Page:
Editorial

Top-10 challenges facing new CART owners

 

 by Mark Cipolloni
September 18, 2003

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CART isn't sold yet, but it's getting closer by the day.  After years of mismanagement, self-interest business deals, and a protracted battle with Tony George and the IRL, CART is down, but certainly not out.  Now the rebuilding process must start, and the new buyers, Open Wheel Racing Series LLC (OWRS), have their hands full.  There are a number of key areas that need addressing if CART is to return to the popular racing series it once was. 

CART didn't get to where it is today overnight, and it won't get back to its former glory days with one magical silver bullet.   Making the series financially viable is of course challenge #1.  In this article, we examine the top-10 challenges that face OWRS (in no particular order), all of which will help the long-term financial viability of the series.

1. Drivers are the stars, not the cars or the guitars – One of these days CART is going to understand that it’s the athletes that attract the fans. That's the case for any sport, and racing is no different.  Fans come to cheer for the drivers first and foremost, not the race cars or the sideshow entertainment. Sure the cars are great, as is the sideshow entertainment, that's all necessary, but at the end of the day, if CART ever wants to improve its core TV ratings, which are essential to attracting new sponsors, it’s going to have to make the drivers the heroes.

NASCAR has a large core fan base that tune into their races each weekend, regardless if the broadcast is on network TV or cable.  Hardcore fans of drivers will find a race broadcast, regardless of what channel it’s on.  These are the fans that are proud to say Jeff Gordon, Tony Stewart, Mark Martin are their drivers, their heroes.  They wear their driver's apparel and they stick their car number in the back window of their car, minivan, SUV or pickup truck (right below the gun rack......only kidding, that redneck stigma is fading away).

While we think the MotoRock concept is a good one (see below), if CART makes the cars and the guitars the stars, and not the drivers, ultimately it will fail....again. For too long CART's fans have been fans of particular "events" like Long Beach, but it needs fans to be fans of the drivers first.   CART's new management must not lose focus on what CART is - a racing series first and foremost. As we discuss below, CART must focus to make the racing product the best it can be, and the cars and the guitars will just add to the experience.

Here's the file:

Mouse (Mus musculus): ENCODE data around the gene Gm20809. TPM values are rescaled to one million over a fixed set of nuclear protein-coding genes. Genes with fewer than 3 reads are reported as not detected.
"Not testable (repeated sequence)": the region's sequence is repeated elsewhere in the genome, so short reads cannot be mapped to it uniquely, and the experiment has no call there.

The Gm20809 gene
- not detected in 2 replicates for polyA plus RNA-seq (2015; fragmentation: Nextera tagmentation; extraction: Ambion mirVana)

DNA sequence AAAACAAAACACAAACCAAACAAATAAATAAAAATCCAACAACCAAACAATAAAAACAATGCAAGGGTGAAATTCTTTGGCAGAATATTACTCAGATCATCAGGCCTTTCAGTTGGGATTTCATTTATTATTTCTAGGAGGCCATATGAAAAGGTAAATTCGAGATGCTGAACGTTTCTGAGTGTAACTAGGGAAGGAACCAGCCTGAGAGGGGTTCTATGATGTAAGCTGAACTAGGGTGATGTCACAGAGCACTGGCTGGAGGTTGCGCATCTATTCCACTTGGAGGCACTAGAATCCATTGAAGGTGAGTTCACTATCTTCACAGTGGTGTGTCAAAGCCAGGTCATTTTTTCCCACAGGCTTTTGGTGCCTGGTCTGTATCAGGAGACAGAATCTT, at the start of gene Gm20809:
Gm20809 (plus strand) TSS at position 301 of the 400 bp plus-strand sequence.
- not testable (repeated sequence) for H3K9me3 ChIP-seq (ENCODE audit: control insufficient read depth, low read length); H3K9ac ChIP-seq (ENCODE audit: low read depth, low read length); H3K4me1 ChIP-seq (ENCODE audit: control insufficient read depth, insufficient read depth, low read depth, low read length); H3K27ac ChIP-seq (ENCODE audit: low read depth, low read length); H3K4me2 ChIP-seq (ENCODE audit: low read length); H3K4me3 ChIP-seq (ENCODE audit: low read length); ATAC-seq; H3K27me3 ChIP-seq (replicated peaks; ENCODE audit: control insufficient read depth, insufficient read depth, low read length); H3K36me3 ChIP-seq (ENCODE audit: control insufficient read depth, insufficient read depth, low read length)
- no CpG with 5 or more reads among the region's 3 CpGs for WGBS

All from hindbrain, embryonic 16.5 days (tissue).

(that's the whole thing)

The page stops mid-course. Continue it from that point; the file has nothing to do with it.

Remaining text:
2. The on-track racing product is broken – The parades need to stop, or at least be brought to a minimum. If fans want to see a parade, they can tune into the Macy's parade on Thanksgiving.  Parades certainly don't win over any fans.  Why watch the race on TV when you can just review the starting order after Saturday qualifications and immediately know Sunday's finishing order? First, it’s time to implement single-car, and most importantly, single-lap qualifying to mix the starting grid up.  Single-lap means the driver gets one chance to be perfect.  Mess up and you start further down the grid.  Second, implement the push-to-pass button because many of CART’s tracks are too Mickey Mouse to pass on without a little extra power when you need it.

3. More network TV – Dare we say all races on network TV in the USA? Well at least 75% of them. Because CART buys air time, how can it afford to do that one might ask? How can it afford not to? With ratings at or below infomercials levels on SPEED Channel, the entire series will remain cash poor if it can’t garner consistently decent TV ratings and the sponsors that brings.  The racetrack is where a fan first falls in love with a sport, but TV is where a sponsor gets exposed to the most eyeballs.  High TV ratings bring the most consumer value to a sponsor, while at-track hospitality helps build business-to-business (B2B) relationships.  CART lost its way when it focused on B2B and neglected the consumer side of the business.